Break down your mailing list offering.
Let me explain.
Let’s go back to the yoga school hypothetical mailing list offering of 5 Secrets from the World’s Top Yoga Schools. A tactical guest post in this niche would be on a BuzzFeed-style site called something like 21 Photos Inside the Yoga Schools of the Celebrities. You’ve taken a topic directly related to your mailing list offering and turned it into brilliant content of it’s own accord.
Done correctly, this type of guest post gets a lot of shares on Facebook and also attracts your target audience because yoga school teachers will have their students, family and friends tagging them in the post to show them these fancy school buildings.
A second example of a tactical guest post would be on a popular business website or business section of a news website.
An article like How Maria Built a $1m a Year Yoga School in a Recession would provide an opportunity for a great long-form article and a lot of interest from your target audience as well as other bloggers who might link to interesting case studies.
Just take your mailing list offering or end product and break it down into smaller sub topics. I’ve found this to be an extremely useful way to ensure your guest posts continue to work for you over a long period of time while making them highly relevant to all the stuff that you are going to be doing in the future.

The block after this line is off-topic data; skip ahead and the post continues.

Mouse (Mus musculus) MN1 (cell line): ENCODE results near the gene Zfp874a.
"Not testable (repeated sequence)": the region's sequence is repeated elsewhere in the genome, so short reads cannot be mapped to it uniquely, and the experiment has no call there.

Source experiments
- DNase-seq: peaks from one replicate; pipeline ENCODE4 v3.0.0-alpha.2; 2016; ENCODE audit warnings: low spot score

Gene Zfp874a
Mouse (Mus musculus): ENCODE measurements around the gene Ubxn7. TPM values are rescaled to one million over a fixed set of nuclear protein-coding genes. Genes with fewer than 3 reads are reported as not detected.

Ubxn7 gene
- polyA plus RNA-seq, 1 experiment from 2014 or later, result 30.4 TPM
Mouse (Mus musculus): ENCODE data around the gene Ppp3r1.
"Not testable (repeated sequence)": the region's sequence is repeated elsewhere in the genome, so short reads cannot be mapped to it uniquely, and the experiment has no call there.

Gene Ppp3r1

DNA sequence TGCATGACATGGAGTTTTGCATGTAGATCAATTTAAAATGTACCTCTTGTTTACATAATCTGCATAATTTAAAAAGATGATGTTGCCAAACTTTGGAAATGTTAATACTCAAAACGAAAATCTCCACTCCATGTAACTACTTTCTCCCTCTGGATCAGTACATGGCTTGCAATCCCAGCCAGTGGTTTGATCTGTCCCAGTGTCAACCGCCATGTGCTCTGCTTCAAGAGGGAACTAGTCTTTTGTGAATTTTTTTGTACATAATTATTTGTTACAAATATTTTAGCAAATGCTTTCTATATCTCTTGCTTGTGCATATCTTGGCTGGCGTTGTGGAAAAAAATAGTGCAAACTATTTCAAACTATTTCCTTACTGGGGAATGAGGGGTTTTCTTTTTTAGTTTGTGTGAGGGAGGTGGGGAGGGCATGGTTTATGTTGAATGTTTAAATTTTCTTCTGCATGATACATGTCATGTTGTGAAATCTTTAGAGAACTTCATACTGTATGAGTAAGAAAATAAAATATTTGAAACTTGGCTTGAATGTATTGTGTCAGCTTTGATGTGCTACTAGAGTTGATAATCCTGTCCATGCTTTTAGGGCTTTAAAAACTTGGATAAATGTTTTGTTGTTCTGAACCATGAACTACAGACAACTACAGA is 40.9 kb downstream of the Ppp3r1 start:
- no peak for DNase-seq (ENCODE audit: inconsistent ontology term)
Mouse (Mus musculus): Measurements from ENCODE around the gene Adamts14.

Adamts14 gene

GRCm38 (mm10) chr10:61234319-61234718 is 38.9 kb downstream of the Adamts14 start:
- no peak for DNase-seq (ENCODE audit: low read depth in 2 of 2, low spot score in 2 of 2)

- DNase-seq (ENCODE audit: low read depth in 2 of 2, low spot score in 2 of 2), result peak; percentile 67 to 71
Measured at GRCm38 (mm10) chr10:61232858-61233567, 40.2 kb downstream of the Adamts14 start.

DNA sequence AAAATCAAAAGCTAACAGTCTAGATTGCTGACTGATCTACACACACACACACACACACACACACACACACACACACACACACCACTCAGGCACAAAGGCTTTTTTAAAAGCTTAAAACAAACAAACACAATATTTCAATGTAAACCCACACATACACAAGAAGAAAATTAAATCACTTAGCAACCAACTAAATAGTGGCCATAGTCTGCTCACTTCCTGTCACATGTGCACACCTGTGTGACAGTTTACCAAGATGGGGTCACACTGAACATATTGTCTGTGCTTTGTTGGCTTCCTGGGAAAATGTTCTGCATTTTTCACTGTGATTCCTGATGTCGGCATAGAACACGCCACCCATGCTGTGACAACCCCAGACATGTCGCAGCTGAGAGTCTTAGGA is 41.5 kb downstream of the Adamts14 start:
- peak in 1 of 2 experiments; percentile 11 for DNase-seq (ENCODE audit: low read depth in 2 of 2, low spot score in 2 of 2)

A summary of this strategy
So how do you get started with this strategy?
Here’s a visual representation that might help you understand how it all fits together.
In the end, this strategy will turn your blog into a hyper-optimised conversion machine. Your posts and traffic will all be deliberately targeted towards that mailing list offering, which is the perfect introduction to your future product.
Remember, you can always tweak and change your product or promotions as this strategy goes along. But the idea is to make it all as targeted and automated as possible.
Does your blog have a strategy?
I know a lot of bloggers out there are struggling to take their blog to the next level. It’s heartbreaking to hear about all the hours, weeks and even years of work that people put in and still don’t see results. I’d be really interested to know whether you have a strategy for you blog and how it’s working. Please leave a comment and let us know.